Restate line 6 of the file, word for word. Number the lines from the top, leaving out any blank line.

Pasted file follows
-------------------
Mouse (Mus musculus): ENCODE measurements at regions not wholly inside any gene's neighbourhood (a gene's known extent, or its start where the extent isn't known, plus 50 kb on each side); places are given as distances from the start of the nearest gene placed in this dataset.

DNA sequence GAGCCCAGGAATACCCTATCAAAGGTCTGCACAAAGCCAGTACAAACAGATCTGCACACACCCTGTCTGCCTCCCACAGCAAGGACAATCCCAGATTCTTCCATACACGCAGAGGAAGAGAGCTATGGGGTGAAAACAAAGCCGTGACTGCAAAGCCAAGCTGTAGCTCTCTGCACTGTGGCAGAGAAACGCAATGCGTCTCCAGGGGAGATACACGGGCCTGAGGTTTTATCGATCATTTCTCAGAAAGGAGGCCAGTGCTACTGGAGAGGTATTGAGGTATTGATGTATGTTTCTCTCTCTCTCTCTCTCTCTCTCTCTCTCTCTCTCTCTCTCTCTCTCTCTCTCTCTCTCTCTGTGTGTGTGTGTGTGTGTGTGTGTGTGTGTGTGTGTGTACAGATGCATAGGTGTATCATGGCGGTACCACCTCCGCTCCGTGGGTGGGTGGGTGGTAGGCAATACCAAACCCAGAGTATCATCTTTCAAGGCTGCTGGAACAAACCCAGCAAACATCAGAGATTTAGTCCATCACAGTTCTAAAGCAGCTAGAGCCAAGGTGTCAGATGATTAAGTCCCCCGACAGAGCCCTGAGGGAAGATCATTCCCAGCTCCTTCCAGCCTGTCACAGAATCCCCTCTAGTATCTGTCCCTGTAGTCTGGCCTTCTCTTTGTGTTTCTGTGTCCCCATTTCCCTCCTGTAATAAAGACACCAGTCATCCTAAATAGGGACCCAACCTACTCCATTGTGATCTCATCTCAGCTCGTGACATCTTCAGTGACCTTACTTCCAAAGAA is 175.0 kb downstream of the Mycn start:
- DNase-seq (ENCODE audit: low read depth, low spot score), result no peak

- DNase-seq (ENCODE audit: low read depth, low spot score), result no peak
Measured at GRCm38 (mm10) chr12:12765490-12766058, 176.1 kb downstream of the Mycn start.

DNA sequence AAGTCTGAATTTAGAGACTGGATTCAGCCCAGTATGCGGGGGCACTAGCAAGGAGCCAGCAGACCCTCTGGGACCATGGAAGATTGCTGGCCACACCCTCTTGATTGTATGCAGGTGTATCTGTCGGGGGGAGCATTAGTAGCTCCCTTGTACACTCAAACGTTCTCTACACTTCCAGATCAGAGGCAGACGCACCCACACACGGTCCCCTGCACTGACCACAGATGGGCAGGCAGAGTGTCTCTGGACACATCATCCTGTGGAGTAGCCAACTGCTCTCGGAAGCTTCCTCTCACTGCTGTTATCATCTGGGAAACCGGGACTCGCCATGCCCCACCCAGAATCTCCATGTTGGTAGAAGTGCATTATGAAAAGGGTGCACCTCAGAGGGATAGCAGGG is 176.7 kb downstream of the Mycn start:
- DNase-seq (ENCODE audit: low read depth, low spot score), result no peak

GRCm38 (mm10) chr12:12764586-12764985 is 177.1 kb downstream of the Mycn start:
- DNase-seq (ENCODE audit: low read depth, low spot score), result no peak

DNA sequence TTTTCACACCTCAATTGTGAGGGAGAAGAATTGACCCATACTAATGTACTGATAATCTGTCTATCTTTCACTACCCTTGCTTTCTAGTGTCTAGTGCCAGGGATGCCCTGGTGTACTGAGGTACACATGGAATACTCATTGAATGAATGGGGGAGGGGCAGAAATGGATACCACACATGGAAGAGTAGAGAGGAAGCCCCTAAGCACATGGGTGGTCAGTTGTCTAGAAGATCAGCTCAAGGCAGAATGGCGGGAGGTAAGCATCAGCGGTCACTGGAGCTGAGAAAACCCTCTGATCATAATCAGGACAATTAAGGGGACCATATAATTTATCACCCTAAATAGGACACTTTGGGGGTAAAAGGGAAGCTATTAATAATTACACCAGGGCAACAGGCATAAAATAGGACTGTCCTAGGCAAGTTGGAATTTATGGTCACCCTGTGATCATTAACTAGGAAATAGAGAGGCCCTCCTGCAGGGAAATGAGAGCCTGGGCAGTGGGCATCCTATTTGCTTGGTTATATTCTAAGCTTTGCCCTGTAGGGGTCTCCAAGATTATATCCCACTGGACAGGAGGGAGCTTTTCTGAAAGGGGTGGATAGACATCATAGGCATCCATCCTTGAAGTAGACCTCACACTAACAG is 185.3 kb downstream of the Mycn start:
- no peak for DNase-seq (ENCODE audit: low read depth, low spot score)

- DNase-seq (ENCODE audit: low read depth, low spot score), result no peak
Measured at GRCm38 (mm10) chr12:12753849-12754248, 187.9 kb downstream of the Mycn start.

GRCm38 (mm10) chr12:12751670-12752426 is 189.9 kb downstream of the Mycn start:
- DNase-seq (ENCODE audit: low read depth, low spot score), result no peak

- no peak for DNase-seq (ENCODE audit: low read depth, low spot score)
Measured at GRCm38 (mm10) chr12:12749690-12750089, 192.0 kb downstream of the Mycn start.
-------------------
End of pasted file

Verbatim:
DNA sequence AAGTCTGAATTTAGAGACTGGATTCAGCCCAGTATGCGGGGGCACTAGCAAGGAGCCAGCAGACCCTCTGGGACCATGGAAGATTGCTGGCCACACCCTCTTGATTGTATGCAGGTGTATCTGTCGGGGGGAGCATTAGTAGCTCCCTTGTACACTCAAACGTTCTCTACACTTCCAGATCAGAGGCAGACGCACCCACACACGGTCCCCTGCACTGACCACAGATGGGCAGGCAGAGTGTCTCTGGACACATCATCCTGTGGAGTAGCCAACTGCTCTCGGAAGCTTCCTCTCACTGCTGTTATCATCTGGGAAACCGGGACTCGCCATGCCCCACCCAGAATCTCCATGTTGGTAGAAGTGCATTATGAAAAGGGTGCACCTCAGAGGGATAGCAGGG is 176.7 kb downstream of the Mycn start: